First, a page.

|Soundtrack album by John Barry|
29:35 (1964 release)
|Producer||Frank Collura (Reissue)|
|John Barry chronology|
|James Bond soundtrack chronology|
Goldfinger is the soundtrack for the 1964 film of the same name, the third film in the James Bond film series, directed by Guy Hamilton. The album was composed by John Barry and distributed by EMI. Two versions were released initially, one in the United States and the United Kingdom, which varied in terms of length and which tracks were within the soundtrack. In 2003, Capitol-EMI records released a remastered version that contained all the tracks within the film.
John Barry had composed the previous James Bond soundtracks for From Russia with Love. Due to Barry's increased "compositional depth" as seen through the soundtracks he produced since From Russia with Love, movie producers Albert Broccoli and Harry Saltzman allowed him to write the theme song for Goldfinger in addition to the soundtrack. Barry created the melody for the song before drafting the lyrics with the help of Anthony Newley and Leslie Bricusse. The theme was first sung by Newley at a demo session on May 14, 1964 in. At the behest of Barry, Shirley Bassey was chosen to sing the track. On Bassey, Barry was quoted saying "Nobody could have sung it like her; she had that great dramatic sense." The theme was recorded on August 20, 1964 after an all-night session in the recording studio. The session was produced by EMI in-house producer George Martin, who also was the Beatles' producer at the time. Guitarist Vic Flick, who played on the track, recalled at a 2012 Academy of Motion Pictures salute to the music of James Bond that Bassey was having difficulty getting a proper take. Martin spoke to her and then over the recording baffle her brassiere came flying. She nailed it on the next take.
Originally, Newley recorded a version of the theme song, but it was later re-recorded with Bassey's voice for the film and soundtrack album. In 1992, Newley's version was released for the 30th Anniversary of James Bond on film, in the compilation collectors edition The Best of Bond...James Bond.
The score was composed by Barry, making this his second, credited Bond score. The score makes regular use of instrumental arrangements of the title theme, as well as the Bond theme from Dr. No used in the gun barrel sequence . The score makes heavy use of brass. The distinctive music for Goldfinger's henchman, Oddjob, makes use of repeated strokes on a metallic anvil. Metallic chimes are also heard in many scenes associated with Oddjob or gold, notably that in which the dead golden girl is discovered. The very effective use of music and various sound effects in the film won it an Academy Award for Best Sound Editing. The album reached No. 1 on the Billboard 200, and spent 70 total weeks on the chart, but for reasons that remain unclear, received no RIAA certification.
Two versions of the soundtrack were released. The American version lasted close to 30 minutes and contained 11 tracks. It lacked the four songs discussed above but contained the instrumental rock guitar version of the title theme song not found on the British LP. The instrumental was in the style of the John Barry Seven's instrumental hits in Britain. The British record contained 14 tracks but lacked the title instrumental found on the US album and lasted around 38 minutes. In 2003, the soundtrack was remastered and all the tracks originally released were compiled onto one album that contained fifteen tracks and over 41 minutes of music. The remastered version was released through Capitol-EMI records.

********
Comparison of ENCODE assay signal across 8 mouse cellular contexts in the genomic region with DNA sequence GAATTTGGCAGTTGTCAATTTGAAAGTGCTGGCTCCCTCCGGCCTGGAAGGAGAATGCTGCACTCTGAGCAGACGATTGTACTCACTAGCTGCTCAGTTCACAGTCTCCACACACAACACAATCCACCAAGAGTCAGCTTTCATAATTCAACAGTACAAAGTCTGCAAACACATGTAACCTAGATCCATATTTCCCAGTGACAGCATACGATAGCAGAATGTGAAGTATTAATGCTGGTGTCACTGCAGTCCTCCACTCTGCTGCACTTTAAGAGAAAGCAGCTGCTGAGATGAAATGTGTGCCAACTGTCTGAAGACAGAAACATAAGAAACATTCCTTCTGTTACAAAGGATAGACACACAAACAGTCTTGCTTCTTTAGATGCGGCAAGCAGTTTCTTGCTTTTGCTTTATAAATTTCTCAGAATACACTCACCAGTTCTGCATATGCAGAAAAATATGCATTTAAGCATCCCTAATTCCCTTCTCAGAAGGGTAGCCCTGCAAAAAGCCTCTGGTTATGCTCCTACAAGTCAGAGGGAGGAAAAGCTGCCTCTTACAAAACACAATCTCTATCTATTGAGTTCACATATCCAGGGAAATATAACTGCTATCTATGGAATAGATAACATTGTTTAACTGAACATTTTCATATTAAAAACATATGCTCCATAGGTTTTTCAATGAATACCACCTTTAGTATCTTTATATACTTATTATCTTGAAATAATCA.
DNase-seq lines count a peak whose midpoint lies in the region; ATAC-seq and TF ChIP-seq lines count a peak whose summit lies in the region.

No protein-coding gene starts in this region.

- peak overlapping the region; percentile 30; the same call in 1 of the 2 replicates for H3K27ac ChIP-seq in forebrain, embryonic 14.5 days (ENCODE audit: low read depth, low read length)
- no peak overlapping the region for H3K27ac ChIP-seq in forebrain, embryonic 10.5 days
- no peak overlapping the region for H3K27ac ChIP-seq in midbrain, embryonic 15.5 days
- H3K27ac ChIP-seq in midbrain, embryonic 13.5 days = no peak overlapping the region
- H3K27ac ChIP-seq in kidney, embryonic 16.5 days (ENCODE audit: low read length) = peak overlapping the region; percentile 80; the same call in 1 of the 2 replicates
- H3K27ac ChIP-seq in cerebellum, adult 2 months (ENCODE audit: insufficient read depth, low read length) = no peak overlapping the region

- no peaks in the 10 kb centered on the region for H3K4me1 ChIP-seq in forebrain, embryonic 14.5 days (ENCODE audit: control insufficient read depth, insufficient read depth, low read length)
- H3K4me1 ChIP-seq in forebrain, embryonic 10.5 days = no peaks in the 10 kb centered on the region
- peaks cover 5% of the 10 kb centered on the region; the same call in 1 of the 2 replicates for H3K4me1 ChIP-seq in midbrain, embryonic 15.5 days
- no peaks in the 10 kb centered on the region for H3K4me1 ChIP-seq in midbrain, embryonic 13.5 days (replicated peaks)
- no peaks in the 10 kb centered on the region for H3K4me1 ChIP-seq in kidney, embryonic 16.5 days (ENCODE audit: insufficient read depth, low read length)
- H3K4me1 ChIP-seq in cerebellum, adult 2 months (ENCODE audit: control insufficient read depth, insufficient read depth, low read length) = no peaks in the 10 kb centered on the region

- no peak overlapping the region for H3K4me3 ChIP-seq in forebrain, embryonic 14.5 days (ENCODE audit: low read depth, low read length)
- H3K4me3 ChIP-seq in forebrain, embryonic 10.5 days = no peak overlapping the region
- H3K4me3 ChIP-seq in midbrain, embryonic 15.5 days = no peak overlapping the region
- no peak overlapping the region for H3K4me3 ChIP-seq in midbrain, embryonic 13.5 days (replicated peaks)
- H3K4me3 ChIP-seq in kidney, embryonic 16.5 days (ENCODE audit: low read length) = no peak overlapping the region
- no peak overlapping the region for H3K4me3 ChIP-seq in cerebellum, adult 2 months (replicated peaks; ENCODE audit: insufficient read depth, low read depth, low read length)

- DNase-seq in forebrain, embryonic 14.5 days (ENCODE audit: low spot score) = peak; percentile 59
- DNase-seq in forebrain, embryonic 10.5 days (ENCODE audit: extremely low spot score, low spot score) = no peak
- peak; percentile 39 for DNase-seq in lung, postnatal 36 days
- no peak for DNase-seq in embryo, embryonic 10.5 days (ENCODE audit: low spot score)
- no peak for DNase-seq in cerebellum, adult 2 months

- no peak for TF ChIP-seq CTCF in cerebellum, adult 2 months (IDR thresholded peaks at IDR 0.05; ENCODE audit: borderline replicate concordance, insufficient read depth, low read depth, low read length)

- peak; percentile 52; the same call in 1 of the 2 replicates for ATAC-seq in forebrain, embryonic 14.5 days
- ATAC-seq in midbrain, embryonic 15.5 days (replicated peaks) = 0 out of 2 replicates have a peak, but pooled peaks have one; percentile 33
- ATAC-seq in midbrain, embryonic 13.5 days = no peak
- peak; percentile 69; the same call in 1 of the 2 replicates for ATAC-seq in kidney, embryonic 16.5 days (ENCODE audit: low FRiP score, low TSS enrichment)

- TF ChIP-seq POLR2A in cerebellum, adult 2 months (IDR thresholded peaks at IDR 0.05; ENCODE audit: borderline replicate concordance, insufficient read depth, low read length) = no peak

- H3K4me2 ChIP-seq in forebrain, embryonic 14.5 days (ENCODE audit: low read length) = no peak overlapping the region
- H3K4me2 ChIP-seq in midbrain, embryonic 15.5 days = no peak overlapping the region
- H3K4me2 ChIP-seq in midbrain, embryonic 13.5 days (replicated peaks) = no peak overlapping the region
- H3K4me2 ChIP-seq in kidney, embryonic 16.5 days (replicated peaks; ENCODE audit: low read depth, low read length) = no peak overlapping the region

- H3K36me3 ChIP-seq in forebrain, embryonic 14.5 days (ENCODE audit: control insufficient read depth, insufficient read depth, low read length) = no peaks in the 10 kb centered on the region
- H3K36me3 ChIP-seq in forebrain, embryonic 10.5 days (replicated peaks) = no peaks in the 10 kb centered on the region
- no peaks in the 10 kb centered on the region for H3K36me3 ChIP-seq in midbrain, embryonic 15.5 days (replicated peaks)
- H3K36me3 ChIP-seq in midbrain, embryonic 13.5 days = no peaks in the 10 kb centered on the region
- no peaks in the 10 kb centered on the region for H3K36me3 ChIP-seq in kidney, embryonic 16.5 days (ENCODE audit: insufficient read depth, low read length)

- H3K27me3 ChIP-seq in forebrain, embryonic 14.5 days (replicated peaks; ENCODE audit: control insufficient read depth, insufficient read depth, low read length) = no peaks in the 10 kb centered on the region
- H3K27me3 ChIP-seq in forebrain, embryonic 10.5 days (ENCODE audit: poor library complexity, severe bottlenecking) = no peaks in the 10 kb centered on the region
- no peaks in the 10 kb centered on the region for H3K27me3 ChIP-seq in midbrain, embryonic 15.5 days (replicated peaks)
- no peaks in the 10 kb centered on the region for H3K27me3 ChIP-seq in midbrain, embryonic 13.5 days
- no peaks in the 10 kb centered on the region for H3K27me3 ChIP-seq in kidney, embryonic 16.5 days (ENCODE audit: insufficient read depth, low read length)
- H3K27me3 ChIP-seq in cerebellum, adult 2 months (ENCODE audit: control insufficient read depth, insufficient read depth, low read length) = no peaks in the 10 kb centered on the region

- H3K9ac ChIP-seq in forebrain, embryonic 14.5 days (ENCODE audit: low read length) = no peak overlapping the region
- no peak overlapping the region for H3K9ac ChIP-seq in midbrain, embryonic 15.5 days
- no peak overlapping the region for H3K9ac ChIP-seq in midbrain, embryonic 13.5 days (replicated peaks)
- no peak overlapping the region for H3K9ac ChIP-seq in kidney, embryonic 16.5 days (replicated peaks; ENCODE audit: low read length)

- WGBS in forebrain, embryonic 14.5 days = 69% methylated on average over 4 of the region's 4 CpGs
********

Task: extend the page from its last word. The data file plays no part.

Gillian Garr, a writer for Goldmine reflecting on the album in 2013, found the album to be "less satisfying today," but stated the theme song was one of the "best-ever Bond theme songs." Film Score Monthly writer Darren MacDonald found the remastered edition to be the best score of the James Bond series, giving it five out of five stars. MacDonald wrote that the score was "big and ballsy, mainly jazz and orchestral fusion, with Shirley Bassey belting out the fantastic title song." He added that the remastered edition's sound quality was "impeccable." The soundtrack was the first James Bond soundtrack to reach No. 1 on the Billboard 200.
|1965||Billboard Pop Albums (Billboard 200)||1|
|1.||"Main Title – Into Miami"||3:31|
|2.||"Alpine Drive – Auric's Factory"||4:22|
|3.||"Oddjob's Pressing Engagement"||3:06|
|4.||"Bond Back in Action Again[N 1]"||2:31|
|5.||"Teasing the Korean"||2:11|
|6.||"Gassing the Gangsters"||1:04|
|1.||"Goldfinger (Instrumental Version)"||2:59|
|2.||"Dawn Raid on Fort Knox"||4:57|
|3.||"The Arrival of the Bomb and Count Down"||2:23|
|4.||"The Death of Goldfinger – End Titles"||2:31|
|2003 Remastered edition|
|3.||"Alpine Drive – Auric's Factory"||4:22|
|4.||"Oddjob's Pressing Engagement"||3:06|
|5.||"Bond Back in Action Again[N 1]"||2:31|
|6.||"Teasing the Korean"||2:11|
|7.||"Gassing the Gangsters"||1:04|
|8.||"Goldfinger (Instrumental Version)"||2:10|
|9.||"Dawn Raid on Fort Knox"||5:48|
|10.||"The Arrival of the Bomb and Count Down"||3:29|
|11.||"The Death of Goldfinger – End Titles"||2:34|
|13.||"Death of Tilly"||2:04|
|14.||"The Laser Beam"||2:54|
|15.||"Pussy Galore's Flying Circus"||2:48|
Following the success of her performance on the title track, Shirley Bassey sung the title song for two later Bond films, Diamonds Are Forever and Moonraker. John Barry used the Goldfinger theme on his 1965 John Barry Plays Goldfinger album that featured Robert Brownjohn artwork.
Mary Poppins (soundtrack)
by Richard M. Sherman and Robert B. Sherman
|Billboard 200 number-one album
20 March 1965 – 9 April 1965
Beatles VI by The Beatles
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